CDC: Pregnant Women Should Avoid South Beach After Zika Transmission
U.S. health officials are warning pregnant women to avoid Miami Beach, where Florida officials say mosquitoes have spread the Zika virus to five people.
In a statement Friday, the U.S. Centers for Disease Control and Prevention said pregnant women should avoid travel to the South Beach area, which has been identified as an infection zone.
The CDC said pregnant women also should continue to avoid travel to Miami's Wynwood arts district. That neighborhood was the first site on the U.S. mainland where health officials determined mosquitoes were transmitting Zika.
The CDC also said pregnant women and their partners may want to consider postponing nonessential travel to all of Miami-Dade County if they're concerned about potential exposure to the virus.
In the agency's statement, CDC Director Tom Frieden said it's "difficult to predict how long active transmission will continue."
Gov. Rick Scott told reporters Friday that five Zika infections have been linked to an area that encompasses most of tourist-friendly South Beach.
Florida Department of health spokeswoman Mara Gambineri says officials believe the cases were transmitted by mosquitos.
Scott says two of the Miami Beach cases involved Miami-Dade County residents, and three involved tourists from New York, Texas and Taiwan. He did not say whether mosquito bites caused the infections.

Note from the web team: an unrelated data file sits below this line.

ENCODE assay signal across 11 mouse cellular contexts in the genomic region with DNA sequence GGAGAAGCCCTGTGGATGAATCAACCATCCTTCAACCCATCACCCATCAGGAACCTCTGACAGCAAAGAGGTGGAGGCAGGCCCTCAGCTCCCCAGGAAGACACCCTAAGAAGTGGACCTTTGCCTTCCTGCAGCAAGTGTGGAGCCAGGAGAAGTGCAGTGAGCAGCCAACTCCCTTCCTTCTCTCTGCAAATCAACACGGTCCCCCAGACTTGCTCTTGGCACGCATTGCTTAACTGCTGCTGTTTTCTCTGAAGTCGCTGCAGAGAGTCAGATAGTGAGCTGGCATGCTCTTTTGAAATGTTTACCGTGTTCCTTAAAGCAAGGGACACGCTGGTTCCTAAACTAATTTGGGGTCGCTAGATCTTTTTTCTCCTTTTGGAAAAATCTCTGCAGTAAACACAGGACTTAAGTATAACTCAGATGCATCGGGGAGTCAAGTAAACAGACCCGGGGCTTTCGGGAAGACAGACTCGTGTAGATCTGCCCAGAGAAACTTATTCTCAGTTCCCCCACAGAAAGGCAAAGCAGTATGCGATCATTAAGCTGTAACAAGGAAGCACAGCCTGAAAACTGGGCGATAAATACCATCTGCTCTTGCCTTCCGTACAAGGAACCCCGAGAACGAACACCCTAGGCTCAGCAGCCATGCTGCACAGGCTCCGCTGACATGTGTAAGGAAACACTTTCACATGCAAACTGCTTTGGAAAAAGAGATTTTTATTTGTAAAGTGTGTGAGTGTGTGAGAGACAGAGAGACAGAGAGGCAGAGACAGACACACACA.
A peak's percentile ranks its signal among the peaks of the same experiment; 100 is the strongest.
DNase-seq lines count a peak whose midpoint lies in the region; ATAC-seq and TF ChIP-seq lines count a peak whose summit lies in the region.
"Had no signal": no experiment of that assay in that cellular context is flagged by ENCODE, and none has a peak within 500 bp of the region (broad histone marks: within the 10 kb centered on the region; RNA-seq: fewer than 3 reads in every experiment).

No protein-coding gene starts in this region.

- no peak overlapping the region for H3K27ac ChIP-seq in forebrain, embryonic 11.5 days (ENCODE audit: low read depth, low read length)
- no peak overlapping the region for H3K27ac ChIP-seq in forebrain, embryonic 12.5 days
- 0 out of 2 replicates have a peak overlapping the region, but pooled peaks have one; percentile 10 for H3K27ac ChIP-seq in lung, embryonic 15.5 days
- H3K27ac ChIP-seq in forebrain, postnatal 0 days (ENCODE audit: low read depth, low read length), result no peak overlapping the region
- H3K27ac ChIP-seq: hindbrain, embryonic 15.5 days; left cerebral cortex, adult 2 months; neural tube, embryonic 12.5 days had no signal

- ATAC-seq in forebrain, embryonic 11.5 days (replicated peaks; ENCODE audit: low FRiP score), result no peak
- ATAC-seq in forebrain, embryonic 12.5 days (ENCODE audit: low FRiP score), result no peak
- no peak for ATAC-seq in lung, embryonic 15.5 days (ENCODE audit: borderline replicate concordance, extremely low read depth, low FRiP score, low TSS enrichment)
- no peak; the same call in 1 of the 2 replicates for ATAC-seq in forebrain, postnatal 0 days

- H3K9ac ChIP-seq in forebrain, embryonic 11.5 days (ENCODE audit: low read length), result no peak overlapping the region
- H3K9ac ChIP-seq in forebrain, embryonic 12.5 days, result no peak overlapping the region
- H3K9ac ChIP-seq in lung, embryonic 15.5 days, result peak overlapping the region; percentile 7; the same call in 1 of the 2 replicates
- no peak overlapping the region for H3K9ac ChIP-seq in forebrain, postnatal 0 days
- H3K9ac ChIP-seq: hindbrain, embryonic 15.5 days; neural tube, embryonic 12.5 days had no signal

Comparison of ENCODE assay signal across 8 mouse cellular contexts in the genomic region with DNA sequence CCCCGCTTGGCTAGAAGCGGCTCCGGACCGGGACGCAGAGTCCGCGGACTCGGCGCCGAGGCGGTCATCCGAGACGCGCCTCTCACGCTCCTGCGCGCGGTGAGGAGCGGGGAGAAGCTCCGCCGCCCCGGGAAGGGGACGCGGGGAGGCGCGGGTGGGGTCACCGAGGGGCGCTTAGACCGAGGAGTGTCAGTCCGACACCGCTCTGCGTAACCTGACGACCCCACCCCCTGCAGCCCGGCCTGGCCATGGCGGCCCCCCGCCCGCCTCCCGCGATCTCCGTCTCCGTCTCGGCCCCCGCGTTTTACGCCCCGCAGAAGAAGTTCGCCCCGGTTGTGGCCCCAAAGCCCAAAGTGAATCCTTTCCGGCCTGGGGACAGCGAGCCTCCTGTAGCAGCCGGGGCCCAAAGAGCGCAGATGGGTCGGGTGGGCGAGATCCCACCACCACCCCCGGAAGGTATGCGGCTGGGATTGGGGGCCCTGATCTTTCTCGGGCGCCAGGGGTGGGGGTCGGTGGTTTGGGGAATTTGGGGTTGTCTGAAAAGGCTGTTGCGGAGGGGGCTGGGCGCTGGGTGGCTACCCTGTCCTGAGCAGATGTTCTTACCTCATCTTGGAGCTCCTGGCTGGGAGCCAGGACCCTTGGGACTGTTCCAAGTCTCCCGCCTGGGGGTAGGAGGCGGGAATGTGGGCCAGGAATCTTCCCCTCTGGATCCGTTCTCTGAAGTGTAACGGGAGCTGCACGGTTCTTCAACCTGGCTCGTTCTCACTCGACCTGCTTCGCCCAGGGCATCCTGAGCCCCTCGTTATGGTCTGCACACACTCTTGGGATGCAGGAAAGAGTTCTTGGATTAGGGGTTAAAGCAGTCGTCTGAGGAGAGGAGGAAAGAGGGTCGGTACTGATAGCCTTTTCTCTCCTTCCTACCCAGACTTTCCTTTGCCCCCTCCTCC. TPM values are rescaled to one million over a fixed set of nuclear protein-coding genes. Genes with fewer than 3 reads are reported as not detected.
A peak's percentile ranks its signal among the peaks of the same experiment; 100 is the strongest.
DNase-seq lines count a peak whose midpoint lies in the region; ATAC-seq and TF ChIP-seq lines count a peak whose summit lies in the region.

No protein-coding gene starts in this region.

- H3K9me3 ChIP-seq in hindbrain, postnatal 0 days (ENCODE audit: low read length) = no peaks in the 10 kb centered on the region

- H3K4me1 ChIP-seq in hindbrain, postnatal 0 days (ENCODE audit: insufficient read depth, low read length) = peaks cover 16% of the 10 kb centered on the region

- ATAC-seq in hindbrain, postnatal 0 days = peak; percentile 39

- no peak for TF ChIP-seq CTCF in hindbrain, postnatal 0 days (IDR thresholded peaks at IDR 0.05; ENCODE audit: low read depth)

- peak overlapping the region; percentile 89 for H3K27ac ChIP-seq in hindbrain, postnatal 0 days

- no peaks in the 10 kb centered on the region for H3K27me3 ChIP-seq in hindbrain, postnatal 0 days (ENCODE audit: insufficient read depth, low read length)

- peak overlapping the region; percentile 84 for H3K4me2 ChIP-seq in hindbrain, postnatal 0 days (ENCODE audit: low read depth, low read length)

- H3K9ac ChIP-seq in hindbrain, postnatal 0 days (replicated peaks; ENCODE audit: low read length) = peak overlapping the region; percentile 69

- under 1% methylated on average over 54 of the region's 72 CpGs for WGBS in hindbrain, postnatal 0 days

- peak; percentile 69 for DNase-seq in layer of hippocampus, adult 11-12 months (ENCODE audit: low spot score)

Scott says the county has begun an aggressive mosquito eradication plan in Miami Beach.
The director of the U.S. Centers for Disease Control and Prevention says officials will not be able to spray the South Beach area to prevent Zika as they have in other areas because of high-rise buildings and strong winds.
Miami-Dade County officials have been spraying pesticide from planes flying over Miami's Wynwood arts district since early this month, when Zika transmissions by mosquitoes were confirmed there.
Dr. Tom Frieden says planes can't fly low enough among Miami Beach's high-rises to spray pesticides that kill mosquitoes and their larvae. He says strong winds over the narrow island city also hinder such flights.
Frieden also says the large numbers of residents and visitors in the area will make it challenging to control the spread of Zika there.